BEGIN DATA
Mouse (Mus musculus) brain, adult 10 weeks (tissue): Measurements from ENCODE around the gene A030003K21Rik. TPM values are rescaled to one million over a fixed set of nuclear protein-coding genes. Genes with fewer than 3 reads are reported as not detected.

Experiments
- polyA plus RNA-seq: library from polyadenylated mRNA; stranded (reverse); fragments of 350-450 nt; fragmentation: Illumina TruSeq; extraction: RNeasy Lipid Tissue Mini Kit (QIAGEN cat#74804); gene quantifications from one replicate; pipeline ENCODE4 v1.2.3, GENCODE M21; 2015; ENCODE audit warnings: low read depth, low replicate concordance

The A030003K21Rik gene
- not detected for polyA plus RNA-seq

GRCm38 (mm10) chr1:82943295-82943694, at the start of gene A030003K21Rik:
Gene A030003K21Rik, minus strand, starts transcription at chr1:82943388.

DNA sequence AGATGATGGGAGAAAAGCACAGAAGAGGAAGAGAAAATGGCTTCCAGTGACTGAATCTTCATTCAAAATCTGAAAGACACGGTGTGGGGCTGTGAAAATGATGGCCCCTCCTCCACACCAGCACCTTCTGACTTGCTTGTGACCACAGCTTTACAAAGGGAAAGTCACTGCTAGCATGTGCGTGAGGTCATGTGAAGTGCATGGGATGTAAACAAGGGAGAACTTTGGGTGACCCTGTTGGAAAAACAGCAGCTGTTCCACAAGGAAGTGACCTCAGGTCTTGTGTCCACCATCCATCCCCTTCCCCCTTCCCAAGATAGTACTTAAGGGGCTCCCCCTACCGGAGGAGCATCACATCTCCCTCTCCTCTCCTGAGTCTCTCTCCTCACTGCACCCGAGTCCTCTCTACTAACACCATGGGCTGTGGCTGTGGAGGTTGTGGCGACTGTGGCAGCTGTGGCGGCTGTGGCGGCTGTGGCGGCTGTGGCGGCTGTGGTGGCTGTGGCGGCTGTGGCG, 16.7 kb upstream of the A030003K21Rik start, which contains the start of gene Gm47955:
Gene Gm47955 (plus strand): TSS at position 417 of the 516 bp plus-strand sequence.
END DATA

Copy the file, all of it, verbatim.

Mouse (Mus musculus) brain, adult 10 weeks (tissue): Measurements from ENCODE around the gene A030003K21Rik. TPM values are rescaled to one million over a fixed set of nuclear protein-coding genes. Genes with fewer than 3 reads are reported as not detected.

Experiments
- polyA plus RNA-seq: library from polyadenylated mRNA; stranded (reverse); fragments of 350-450 nt; fragmentation: Illumina TruSeq; extraction: RNeasy Lipid Tissue Mini Kit (QIAGEN cat#74804); gene quantifications from one replicate; pipeline ENCODE4 v1.2.3, GENCODE M21; 2015; ENCODE audit warnings: low read depth, low replicate concordance

The A030003K21Rik gene
- not detected for polyA plus RNA-seq

GRCm38 (mm10) chr1:82943295-82943694, at the start of gene A030003K21Rik:
Gene A030003K21Rik, minus strand, starts transcription at chr1:82943388.

DNA sequence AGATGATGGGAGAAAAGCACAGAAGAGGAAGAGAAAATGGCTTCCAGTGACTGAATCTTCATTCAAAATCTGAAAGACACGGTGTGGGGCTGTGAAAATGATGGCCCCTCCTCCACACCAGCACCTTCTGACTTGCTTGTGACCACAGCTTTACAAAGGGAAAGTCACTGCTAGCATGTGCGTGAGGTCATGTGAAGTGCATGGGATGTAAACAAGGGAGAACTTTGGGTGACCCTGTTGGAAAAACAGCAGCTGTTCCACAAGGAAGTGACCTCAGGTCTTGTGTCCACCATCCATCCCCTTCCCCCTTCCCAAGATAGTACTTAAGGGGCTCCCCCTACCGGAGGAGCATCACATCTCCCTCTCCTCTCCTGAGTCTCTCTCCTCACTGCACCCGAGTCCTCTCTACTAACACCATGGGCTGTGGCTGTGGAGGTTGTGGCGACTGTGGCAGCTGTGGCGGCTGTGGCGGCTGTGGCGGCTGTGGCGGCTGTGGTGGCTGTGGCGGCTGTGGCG, 16.7 kb upstream of the A030003K21Rik start, which contains the start of gene Gm47955:
Gene Gm47955 (plus strand): TSS at position 417 of the 516 bp plus-strand sequence.